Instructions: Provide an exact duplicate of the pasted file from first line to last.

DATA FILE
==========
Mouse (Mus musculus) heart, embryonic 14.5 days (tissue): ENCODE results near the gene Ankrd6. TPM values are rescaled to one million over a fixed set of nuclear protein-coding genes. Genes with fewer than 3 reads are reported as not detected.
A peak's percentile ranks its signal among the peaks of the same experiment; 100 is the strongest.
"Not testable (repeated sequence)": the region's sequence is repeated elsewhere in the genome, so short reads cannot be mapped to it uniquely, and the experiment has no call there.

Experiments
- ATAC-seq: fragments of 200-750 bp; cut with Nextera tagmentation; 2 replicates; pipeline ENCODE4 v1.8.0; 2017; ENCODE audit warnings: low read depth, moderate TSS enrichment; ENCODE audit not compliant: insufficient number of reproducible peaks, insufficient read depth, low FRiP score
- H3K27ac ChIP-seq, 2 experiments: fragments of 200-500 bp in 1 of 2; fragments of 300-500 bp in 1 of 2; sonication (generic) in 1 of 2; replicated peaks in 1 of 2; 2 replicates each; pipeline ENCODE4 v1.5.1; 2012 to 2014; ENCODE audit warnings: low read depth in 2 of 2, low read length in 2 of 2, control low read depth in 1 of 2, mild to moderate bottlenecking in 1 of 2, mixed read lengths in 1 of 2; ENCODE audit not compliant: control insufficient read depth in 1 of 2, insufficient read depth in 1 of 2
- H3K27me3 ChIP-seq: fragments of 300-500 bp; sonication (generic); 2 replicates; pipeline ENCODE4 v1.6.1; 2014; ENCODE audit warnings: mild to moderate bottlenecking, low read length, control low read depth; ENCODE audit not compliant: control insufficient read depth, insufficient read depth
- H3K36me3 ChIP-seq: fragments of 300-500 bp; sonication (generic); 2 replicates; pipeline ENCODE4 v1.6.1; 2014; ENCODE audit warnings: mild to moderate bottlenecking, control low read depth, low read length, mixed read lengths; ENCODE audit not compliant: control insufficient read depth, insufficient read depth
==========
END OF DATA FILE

Mouse (Mus musculus) heart, embryonic 14.5 days (tissue): ENCODE results near the gene Ankrd6. TPM values are rescaled to one million over a fixed set of nuclear protein-coding genes. Genes with fewer than 3 reads are reported as not detected.
A peak's percentile ranks its signal among the peaks of the same experiment; 100 is the strongest.
"Not testable (repeated sequence)": the region's sequence is repeated elsewhere in the genome, so short reads cannot be mapped to it uniquely, and the experiment has no call there.

Experiments
- ATAC-seq: fragments of 200-750 bp; cut with Nextera tagmentation; 2 replicates; pipeline ENCODE4 v1.8.0; 2017; ENCODE audit warnings: low read depth, moderate TSS enrichment; ENCODE audit not compliant: insufficient number of reproducible peaks, insufficient read depth, low FRiP score
- H3K27ac ChIP-seq, 2 experiments: fragments of 200-500 bp in 1 of 2; fragments of 300-500 bp in 1 of 2; sonication (generic) in 1 of 2; replicated peaks in 1 of 2; 2 replicates each; pipeline ENCODE4 v1.5.1; 2012 to 2014; ENCODE audit warnings: low read depth in 2 of 2, low read length in 2 of 2, control low read depth in 1 of 2, mild to moderate bottlenecking in 1 of 2, mixed read lengths in 1 of 2; ENCODE audit not compliant: control insufficient read depth in 1 of 2, insufficient read depth in 1 of 2
- H3K27me3 ChIP-seq: fragments of 300-500 bp; sonication (generic); 2 replicates; pipeline ENCODE4 v1.6.1; 2014; ENCODE audit warnings: mild to moderate bottlenecking, low read length, control low read depth; ENCODE audit not compliant: control insufficient read depth, insufficient read depth
- H3K36me3 ChIP-seq: fragments of 300-500 bp; sonication (generic); 2 replicates; pipeline ENCODE4 v1.6.1; 2014; ENCODE audit warnings: mild to moderate bottlenecking, control low read depth, low read length, mixed read lengths; ENCODE audit not compliant: control insufficient read depth, insufficient read depth